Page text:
It was the face of a woman.
“Over the Hill to the poorhouse”
We are compelled for a time to leave our hero in the hands of his enemies, and return to the town of Crawford, where an event has occurred which influences seriously the happiness and position of his sister, Grace.
Ever since Frank left the town, Grace had been a welcome member of Mr. Pomeroy’s family, receiving the kindest treatment from all, so that she had come to feel very much at home.
So they lived happily together, till one disastrous night a fire broke out, which consumed the house, and they were forced to snatch their clothes and escape, saving nothing else.
Mr. Pomeroy’s house was insured for two-thirds of its value, and he proposed to rebuild immediately, but it would be three months at least before the new house would be completed. In the interim, he succeeded in hiring a couple of rooms for his family, but their narrow accommodations would oblige them to dispense with their boarder. Sorry as Mr. and Mrs. Pomeroy were to part with her, it was obvious that Grace must find another home.
“We must let Frank know,” said Mr. Pomeroy, and having occasion to go up to the city at once to see about insurance, he went to the store of Gilbert & Mack, and inquired for Prank.
“Fowler? What was he?” was asked.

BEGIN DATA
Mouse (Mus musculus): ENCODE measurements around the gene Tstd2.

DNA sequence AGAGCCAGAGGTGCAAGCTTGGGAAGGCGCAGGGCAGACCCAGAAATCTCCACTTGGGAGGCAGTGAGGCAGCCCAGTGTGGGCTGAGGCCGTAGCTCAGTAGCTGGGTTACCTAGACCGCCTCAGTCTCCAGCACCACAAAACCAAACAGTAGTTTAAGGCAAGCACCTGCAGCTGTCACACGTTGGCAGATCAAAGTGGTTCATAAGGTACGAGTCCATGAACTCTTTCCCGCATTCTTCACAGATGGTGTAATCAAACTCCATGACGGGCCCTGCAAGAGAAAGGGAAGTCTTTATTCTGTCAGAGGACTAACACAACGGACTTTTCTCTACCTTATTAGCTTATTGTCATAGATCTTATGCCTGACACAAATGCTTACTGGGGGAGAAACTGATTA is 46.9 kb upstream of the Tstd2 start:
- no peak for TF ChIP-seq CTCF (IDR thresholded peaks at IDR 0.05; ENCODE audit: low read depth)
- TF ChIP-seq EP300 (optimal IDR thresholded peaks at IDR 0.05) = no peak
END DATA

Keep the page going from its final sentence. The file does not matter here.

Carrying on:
“Oh, he is no longer here. Mr. Gilbert discharged him.”
“Do you know why he was discharged?” asked Mr. Pomeroy, pained and startled.
“No; but there stands Mr. Gilbert. He can tell you.”
Mr. Pomeroy introduced himself to the head of the firm and repeated his inquiry.
“If you are a friend of the lad,” said Mr. Gilbert, “you will be sorry to learn that he was charged with dishonesty. It was a very respectable lady who made the charge. It is only fair to say that the boy denied it, and that, personally, we found him faithful and trusty. But as the dullness of trade compelled us to discharge some of our cash-boys, we naturally discharged him among the number, without, however, judging his case.”
“Then, sir, you have treated the boy very unfairly. On the strength of a charge not proved, you have dismissed him, though personally you had noticed nothing out of the way in him, and rendered it impossible for him to obtain another place.”
“There is something in what you say, I admit. Perhaps I was too hasty. If you will send the boy to me, I will take him back on probation.”
“Thank you, sir,” said Mr. Pomeroy, gratefully “I will send him here.”
But this Mr. Pomeroy was unable to do. He did not know of Frank’s new address, and though he was still in the city, he failed to find him.
He returned to Crawford and communicated the unsatisfactory intelligence. He tried to obtain a new boarding place for Grace, but no one was willing to take her at two dollars a week, especially when Mr. Pomeroy was compelled to admit that Frank was now out of employment, and it was doubtful if he would be able to keep up the payment.